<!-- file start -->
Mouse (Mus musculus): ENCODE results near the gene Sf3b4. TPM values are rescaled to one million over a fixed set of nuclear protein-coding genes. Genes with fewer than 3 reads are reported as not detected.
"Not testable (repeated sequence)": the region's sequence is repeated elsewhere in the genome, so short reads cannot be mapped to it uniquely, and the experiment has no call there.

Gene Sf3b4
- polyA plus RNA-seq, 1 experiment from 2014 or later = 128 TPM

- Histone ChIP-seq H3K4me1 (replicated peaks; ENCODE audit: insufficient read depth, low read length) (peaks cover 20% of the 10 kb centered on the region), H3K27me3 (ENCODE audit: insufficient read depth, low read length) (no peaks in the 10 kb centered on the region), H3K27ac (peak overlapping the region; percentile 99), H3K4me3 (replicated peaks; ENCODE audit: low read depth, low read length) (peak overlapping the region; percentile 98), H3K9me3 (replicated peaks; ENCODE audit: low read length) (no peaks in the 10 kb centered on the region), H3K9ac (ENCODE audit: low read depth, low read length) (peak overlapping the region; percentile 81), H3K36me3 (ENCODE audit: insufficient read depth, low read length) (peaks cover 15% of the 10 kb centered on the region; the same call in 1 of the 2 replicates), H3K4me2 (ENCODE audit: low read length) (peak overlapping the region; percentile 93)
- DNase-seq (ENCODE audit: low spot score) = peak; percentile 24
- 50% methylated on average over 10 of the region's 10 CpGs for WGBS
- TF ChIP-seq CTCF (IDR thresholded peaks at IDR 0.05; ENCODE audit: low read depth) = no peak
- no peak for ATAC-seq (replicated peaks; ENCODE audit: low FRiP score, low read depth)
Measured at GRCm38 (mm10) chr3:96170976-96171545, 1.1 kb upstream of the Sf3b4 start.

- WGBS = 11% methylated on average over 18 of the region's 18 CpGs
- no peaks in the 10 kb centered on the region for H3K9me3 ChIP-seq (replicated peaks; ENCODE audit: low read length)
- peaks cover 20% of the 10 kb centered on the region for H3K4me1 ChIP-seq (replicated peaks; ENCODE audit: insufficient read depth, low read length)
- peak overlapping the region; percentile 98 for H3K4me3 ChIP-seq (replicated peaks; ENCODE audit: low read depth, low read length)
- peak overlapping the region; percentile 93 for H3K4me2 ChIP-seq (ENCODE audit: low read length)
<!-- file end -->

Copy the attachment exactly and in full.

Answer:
Mouse (Mus musculus): ENCODE results near the gene Sf3b4. TPM values are rescaled to one million over a fixed set of nuclear protein-coding genes. Genes with fewer than 3 reads are reported as not detected.
"Not testable (repeated sequence)": the region's sequence is repeated elsewhere in the genome, so short reads cannot be mapped to it uniquely, and the experiment has no call there.

Gene Sf3b4
- polyA plus RNA-seq, 1 experiment from 2014 or later = 128 TPM

- Histone ChIP-seq H3K4me1 (replicated peaks; ENCODE audit: insufficient read depth, low read length) (peaks cover 20% of the 10 kb centered on the region), H3K27me3 (ENCODE audit: insufficient read depth, low read length) (no peaks in the 10 kb centered on the region), H3K27ac (peak overlapping the region; percentile 99), H3K4me3 (replicated peaks; ENCODE audit: low read depth, low read length) (peak overlapping the region; percentile 98), H3K9me3 (replicated peaks; ENCODE audit: low read length) (no peaks in the 10 kb centered on the region), H3K9ac (ENCODE audit: low read depth, low read length) (peak overlapping the region; percentile 81), H3K36me3 (ENCODE audit: insufficient read depth, low read length) (peaks cover 15% of the 10 kb centered on the region; the same call in 1 of the 2 replicates), H3K4me2 (ENCODE audit: low read length) (peak overlapping the region; percentile 93)
- DNase-seq (ENCODE audit: low spot score) = peak; percentile 24
- 50% methylated on average over 10 of the region's 10 CpGs for WGBS
- TF ChIP-seq CTCF (IDR thresholded peaks at IDR 0.05; ENCODE audit: low read depth) = no peak
- no peak for ATAC-seq (replicated peaks; ENCODE audit: low FRiP score, low read depth)
Measured at GRCm38 (mm10) chr3:96170976-96171545, 1.1 kb upstream of the Sf3b4 start.

- WGBS = 11% methylated on average over 18 of the region's 18 CpGs
- no peaks in the 10 kb centered on the region for H3K9me3 ChIP-seq (replicated peaks; ENCODE audit: low read length)
- peaks cover 20% of the 10 kb centered on the region for H3K4me1 ChIP-seq (replicated peaks; ENCODE audit: insufficient read depth, low read length)
- peak overlapping the region; percentile 98 for H3K4me3 ChIP-seq (replicated peaks; ENCODE audit: low read depth, low read length)
- peak overlapping the region; percentile 93 for H3K4me2 ChIP-seq (ENCODE audit: low read length)